Alternate Names : Pap Test, Papanicolaou Test, Pap Screening
A Pap smear is a sampling of cells from a
woman's cervix. The cervix is the opening between the vagina and the uterus.
The cells are scraped from the cervix during a
is a condition in which a woman has abnormal changes in the top layer
of cells of her cervix. These changes are an early sign that
A cervical cell goes through precancerous stages for months
to years before becoming an invasive, malignant, carcinoma. Catching
the disease at the precancerous stage can prevent the development
of cervical cancer. Since the Pap smear was introduced 60 years ago,
deaths from cancer of the cervix have decreased by 70%.
Who is a candidate for the test?
The American Cancer Society recommends that women
have yearly Pap smears beginning at age 18 or when they become
sexually active. If a woman has had three negative annual Pap tests in
a row, the doctor may recommend less frequent testing.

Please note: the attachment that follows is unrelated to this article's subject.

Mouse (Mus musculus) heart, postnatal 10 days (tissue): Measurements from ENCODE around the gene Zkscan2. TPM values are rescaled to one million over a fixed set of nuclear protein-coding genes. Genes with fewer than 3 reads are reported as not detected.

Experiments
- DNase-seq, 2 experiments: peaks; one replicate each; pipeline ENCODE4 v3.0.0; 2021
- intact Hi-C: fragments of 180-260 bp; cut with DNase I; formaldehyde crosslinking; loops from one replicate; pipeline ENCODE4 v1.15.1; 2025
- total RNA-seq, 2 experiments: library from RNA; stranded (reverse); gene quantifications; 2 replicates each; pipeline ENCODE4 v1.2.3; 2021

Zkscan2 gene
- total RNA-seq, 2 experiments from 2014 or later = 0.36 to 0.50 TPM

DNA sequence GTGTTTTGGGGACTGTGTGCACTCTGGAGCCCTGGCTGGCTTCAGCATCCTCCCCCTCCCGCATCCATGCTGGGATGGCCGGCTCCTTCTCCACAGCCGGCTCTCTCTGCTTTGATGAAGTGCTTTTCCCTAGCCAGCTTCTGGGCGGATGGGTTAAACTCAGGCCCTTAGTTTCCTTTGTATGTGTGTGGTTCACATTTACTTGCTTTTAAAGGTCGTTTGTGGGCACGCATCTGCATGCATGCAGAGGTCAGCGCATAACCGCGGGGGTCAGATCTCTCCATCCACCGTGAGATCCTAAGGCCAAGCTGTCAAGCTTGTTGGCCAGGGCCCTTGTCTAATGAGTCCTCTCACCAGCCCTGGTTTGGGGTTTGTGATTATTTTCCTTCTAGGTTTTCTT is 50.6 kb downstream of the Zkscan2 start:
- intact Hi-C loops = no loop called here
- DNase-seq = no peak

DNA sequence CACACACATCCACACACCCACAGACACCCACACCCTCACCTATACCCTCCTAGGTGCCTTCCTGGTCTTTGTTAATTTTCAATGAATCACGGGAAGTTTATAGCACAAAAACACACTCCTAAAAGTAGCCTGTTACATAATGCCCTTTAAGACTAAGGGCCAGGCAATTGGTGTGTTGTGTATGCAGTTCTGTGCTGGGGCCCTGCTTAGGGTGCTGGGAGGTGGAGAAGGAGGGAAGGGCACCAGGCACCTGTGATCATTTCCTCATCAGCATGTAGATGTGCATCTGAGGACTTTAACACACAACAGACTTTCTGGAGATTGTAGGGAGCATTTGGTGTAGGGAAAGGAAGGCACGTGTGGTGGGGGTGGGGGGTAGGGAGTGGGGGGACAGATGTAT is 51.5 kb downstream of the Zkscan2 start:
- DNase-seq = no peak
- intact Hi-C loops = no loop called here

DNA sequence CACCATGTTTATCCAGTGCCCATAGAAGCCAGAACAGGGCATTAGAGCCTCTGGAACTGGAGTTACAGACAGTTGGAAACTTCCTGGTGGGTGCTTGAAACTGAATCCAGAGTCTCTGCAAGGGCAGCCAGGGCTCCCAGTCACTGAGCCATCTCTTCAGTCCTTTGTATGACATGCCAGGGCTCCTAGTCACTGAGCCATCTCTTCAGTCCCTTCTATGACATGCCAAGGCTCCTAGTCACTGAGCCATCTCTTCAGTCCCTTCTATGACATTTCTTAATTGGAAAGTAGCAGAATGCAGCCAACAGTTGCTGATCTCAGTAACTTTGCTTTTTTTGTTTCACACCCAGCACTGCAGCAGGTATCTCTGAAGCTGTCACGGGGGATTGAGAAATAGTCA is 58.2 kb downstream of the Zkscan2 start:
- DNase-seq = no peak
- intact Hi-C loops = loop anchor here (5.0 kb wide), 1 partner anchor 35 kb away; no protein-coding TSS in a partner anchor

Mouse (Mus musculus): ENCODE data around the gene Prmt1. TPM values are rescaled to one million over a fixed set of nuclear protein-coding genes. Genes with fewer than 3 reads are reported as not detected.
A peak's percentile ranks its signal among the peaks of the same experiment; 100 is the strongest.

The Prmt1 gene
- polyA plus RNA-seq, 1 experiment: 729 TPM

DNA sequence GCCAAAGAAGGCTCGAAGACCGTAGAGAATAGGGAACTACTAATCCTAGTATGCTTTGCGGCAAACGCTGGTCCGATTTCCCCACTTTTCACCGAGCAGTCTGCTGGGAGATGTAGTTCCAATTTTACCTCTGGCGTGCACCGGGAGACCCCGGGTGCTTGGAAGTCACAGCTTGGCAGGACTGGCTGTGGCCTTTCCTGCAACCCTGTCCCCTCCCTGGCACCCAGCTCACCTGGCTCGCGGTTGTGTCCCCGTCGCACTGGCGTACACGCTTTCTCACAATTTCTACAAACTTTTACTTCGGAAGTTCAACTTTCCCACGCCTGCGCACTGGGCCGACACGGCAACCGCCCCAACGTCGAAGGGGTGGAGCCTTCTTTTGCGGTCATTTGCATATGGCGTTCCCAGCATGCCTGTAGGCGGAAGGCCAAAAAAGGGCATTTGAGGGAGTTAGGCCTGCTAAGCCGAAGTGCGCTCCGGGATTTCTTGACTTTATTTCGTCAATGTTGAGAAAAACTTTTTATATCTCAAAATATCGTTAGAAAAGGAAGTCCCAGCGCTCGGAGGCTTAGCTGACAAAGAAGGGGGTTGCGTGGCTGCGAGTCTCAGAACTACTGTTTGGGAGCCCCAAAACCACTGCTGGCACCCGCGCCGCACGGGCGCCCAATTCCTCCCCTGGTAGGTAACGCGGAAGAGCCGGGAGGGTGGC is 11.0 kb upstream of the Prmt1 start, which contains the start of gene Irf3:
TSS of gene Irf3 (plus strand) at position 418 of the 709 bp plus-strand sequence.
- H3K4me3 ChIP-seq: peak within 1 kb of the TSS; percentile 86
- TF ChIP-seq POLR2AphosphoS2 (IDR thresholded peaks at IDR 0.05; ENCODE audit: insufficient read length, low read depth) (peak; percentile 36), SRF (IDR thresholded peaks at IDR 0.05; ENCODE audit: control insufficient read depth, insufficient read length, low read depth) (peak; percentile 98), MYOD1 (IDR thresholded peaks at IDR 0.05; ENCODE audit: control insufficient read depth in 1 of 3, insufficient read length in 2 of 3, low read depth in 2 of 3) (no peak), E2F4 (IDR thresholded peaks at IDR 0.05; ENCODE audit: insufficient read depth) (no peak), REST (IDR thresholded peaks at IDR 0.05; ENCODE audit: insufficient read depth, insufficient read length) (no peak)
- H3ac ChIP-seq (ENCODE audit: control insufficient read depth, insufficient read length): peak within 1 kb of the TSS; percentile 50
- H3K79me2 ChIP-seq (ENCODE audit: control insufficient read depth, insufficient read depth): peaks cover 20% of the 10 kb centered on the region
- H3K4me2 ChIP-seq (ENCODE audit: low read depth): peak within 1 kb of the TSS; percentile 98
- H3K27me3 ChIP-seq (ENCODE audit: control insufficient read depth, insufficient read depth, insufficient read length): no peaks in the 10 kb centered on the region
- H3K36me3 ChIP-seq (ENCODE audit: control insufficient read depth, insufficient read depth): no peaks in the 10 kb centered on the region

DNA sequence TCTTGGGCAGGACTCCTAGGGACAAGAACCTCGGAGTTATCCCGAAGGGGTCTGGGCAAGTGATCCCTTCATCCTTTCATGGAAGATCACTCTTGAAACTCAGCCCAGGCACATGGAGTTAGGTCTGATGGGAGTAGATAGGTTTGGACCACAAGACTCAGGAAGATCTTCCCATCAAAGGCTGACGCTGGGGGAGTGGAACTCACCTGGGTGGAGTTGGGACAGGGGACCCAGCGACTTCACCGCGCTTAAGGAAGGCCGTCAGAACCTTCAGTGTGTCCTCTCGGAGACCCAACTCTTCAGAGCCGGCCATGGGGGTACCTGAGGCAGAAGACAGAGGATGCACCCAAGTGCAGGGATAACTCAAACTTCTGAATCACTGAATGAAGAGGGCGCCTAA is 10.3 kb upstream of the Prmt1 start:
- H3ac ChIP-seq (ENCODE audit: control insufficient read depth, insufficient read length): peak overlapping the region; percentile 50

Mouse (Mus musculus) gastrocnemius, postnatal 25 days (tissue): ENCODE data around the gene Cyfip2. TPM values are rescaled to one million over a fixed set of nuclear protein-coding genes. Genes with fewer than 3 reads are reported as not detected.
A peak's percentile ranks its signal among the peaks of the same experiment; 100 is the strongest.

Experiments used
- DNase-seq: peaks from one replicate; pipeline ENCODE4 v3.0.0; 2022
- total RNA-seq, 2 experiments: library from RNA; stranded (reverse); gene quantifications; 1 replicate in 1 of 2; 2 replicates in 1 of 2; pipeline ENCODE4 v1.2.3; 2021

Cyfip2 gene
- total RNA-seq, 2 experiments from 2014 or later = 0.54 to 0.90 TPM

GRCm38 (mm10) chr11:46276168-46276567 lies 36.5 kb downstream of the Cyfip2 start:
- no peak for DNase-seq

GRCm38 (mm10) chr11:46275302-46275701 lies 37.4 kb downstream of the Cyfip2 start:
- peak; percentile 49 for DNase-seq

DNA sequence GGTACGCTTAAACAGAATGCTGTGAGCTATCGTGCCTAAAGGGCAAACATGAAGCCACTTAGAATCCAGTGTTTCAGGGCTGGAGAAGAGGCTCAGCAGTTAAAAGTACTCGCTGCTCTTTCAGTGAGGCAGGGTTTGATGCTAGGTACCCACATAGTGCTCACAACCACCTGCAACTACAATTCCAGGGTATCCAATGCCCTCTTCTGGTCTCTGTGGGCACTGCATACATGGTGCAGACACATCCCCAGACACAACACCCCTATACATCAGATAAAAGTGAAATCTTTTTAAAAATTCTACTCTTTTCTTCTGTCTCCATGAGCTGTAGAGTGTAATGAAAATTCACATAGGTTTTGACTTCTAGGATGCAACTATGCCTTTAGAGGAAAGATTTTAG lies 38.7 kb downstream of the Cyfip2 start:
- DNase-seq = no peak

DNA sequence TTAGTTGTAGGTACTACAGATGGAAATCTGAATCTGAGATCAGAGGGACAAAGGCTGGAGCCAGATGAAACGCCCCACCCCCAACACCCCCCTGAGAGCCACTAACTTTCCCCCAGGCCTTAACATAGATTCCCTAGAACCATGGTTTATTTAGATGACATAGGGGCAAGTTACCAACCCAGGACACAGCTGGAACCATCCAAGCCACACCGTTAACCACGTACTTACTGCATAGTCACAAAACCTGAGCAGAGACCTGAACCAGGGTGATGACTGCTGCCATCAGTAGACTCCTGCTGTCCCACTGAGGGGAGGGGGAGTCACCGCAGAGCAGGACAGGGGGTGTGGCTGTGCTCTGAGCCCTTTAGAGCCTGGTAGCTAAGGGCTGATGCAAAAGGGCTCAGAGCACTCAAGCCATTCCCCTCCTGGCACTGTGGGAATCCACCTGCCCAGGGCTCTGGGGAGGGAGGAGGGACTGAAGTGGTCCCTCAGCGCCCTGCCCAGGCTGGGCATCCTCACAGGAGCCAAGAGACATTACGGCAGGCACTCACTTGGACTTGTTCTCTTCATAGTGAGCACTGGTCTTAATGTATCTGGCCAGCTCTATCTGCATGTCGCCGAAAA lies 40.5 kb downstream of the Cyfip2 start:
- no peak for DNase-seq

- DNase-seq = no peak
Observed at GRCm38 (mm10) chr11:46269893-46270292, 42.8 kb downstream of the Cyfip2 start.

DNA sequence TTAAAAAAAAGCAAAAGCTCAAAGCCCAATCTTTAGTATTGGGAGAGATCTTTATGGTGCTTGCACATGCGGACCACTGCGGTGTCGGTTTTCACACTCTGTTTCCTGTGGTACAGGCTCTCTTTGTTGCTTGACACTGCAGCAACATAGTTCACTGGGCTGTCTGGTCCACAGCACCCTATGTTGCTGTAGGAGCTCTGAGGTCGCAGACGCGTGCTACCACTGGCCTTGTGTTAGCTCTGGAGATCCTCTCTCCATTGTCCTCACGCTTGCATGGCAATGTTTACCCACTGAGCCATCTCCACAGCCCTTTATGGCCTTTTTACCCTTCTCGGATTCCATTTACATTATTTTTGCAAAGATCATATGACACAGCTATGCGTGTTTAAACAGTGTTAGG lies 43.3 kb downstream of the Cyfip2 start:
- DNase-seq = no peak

Some women may need more frequent screenings if they are at high risk for
cancer of the cervix. Risk factors include the following:
becoming sexually active before age 18
being the daughter of a woman who took diethylstilbestrol,
also known as DES, during pregnancy
having a sexual partner who has or has had cancer of the penis
having a sexual partner whose previous partner had cancer of the
cervix or cervical dysplasia
having a weakened immune system, for example, due to
other immunodeficiency disorder
having had a sexually transmitted disease,
such as chlamydia
or human papilloma virus,
both of which are strongly linked with cancer of the cervix
having had an abnormal Pap smear
having had cancer of the vagina or vulva
having had more than three sexual partners
a history of cancer of the cervix in a woman's sister or mother
not using condoms
with new sexual partners
How is the test performed?
The first step is for the healthcare provider to perform a
A speculum is a metal or plastic instrument that is placed in the vagina.
This instrument allows the provider to see the interior of the vagina and
the cervix. A small, sterile brush is used to take a sample of cells from
the internal opening of the cervix. A small wooden spatula is used to
scrape the outside of the cervix. These two scrapings are placed on a
glass slide or in a small bottle filled with a special liquid. The cells are
analyzed later under a microscope in a laboratory.